THIS could well be the poshest foodcourt in Singapore.
Food Republic opened its third branch in the lobby of the Suntec Convention Hall last Wednesday, boasting an unprecedented design concept.
Instead of the retro-Asian theme of the first two outlets in Wisma Atria and VivoCity, this 15,000 sq ft self-serve eatery is styled after a gentleman's library in 19th-century Europe, complete with real antique books, carved wooden furniture and gothic chandeliers.
"We wanted to go the extra mile to create this whole new dining experience," said Food Republic's brand development manager Patsy Loo.
"Singapore used to be colonised by the British so we wanted to teach customers a little bit about Singapore and to move away from the Asian concept in our last two food atriums."
Since its opening, visitors have wandered in, flipped through some of its 400 books on the shelves, only to realise they're standing in the middle of a foodcourt selling Singaporean favourites like Hokkien mee and roti prata.
When LifeStyle dropped by after lunch-hour on Wednesday, many well-heeled businessmen were sitting in various nooks of the foodcourt, sipping coffee and looking not the least out of place.
As it had been for the first two Food Republics, much effort was put into the setting up of this $3 million branch.
When the concept was conceived a year ago, the BreadTalk Group - which owns Food Republic - dispatched a team to Europe to take pictures of libraries for inspiration. The outlet's tables and chairs are also specially designed and imported from Shanghai and Germany.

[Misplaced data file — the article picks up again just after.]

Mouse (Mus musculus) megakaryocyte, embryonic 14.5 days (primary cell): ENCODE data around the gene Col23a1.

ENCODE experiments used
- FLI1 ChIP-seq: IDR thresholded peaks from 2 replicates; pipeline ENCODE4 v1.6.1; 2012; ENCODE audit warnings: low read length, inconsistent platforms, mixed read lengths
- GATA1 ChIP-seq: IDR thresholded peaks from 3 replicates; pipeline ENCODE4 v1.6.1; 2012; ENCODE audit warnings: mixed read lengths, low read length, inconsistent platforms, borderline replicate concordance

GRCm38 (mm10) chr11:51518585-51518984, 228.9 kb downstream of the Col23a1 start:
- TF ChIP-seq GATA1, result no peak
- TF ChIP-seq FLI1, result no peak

Porcelain plates and cups are used at all 13 foodstalls while the workers' crisp, formal tuxedo-inspired uniforms were designed by local fashion designer Keith Peng, who recently made the news when actress Fann Wong appeared in one of his creations.
Stall kitchens are encased by glass walls, allowing customers to view the cooks at work. But customers need not worry about smelling of char kway teow when they leave the foodcourt.
A $2 million odour-diffusing system, also used in the other two outlets, has been set up to ensure that customers leave smelling fresh.
Apart from returning stalls such as Yong Heng Fried Hokkien Mee, which is also located in the VivoCity branch, five new stalls are added to this outlet.
They include Jiale Cantonese Roast, which has a famous stall in Marina Foodloft in Marina Square, and Subway Niche, which is well known for its tea-time snacks.
Though food prices are 5 to 10 per cent more than those in the other outlets, Ms Loo stresses that it's all about "the entire experience".
For example, a century egg-and-lean meat congee costs $6.80 at Fortunate Restaurant, while a roast beef sandwich with horseradish from La Vela Cafe costs $9.50.
Customers have given their thumbs-up.
"I like it," says 24-year-old advertising and promotions executive Zann Lee.
"It's magnificent. I thought it was a new bookshop."
Don't expect Food Republic to rest on its laurels though. Plans to further spruce up the place are in the works.
Says Ms Loo: "We're still thinking of adding telescopes and globes, and even animal heads. But not real ones, of course, we're animal-friendly."
Suntec Convention Hall
3 Temasek Boulevard